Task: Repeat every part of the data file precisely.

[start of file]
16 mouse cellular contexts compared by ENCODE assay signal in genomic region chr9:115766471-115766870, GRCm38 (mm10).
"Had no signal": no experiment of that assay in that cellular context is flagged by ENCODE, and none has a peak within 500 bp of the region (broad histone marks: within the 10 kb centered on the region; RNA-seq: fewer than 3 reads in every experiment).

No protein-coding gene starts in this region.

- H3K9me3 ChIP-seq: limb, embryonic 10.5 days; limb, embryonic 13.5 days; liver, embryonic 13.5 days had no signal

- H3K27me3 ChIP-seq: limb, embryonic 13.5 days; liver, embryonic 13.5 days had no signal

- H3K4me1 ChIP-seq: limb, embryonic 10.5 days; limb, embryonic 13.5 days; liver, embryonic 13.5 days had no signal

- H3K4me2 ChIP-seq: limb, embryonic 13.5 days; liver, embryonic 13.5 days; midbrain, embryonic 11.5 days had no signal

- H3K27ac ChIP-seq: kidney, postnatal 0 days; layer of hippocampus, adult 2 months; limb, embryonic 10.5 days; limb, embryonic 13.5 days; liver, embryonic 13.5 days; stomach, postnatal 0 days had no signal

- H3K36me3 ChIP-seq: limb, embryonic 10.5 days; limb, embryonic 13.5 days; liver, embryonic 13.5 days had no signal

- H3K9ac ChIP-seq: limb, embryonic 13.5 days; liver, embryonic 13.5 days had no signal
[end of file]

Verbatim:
16 mouse cellular contexts compared by ENCODE assay signal in genomic region chr9:115766471-115766870, GRCm38 (mm10).
"Had no signal": no experiment of that assay in that cellular context is flagged by ENCODE, and none has a peak within 500 bp of the region (broad histone marks: within the 10 kb centered on the region; RNA-seq: fewer than 3 reads in every experiment).

No protein-coding gene starts in this region.

- H3K9me3 ChIP-seq: limb, embryonic 10.5 days; limb, embryonic 13.5 days; liver, embryonic 13.5 days had no signal

- H3K27me3 ChIP-seq: limb, embryonic 13.5 days; liver, embryonic 13.5 days had no signal

- H3K4me1 ChIP-seq: limb, embryonic 10.5 days; limb, embryonic 13.5 days; liver, embryonic 13.5 days had no signal

- H3K4me2 ChIP-seq: limb, embryonic 13.5 days; liver, embryonic 13.5 days; midbrain, embryonic 11.5 days had no signal

- H3K27ac ChIP-seq: kidney, postnatal 0 days; layer of hippocampus, adult 2 months; limb, embryonic 10.5 days; limb, embryonic 13.5 days; liver, embryonic 13.5 days; stomach, postnatal 0 days had no signal

- H3K36me3 ChIP-seq: limb, embryonic 10.5 days; limb, embryonic 13.5 days; liver, embryonic 13.5 days had no signal

- H3K9ac ChIP-seq: limb, embryonic 13.5 days; liver, embryonic 13.5 days had no signal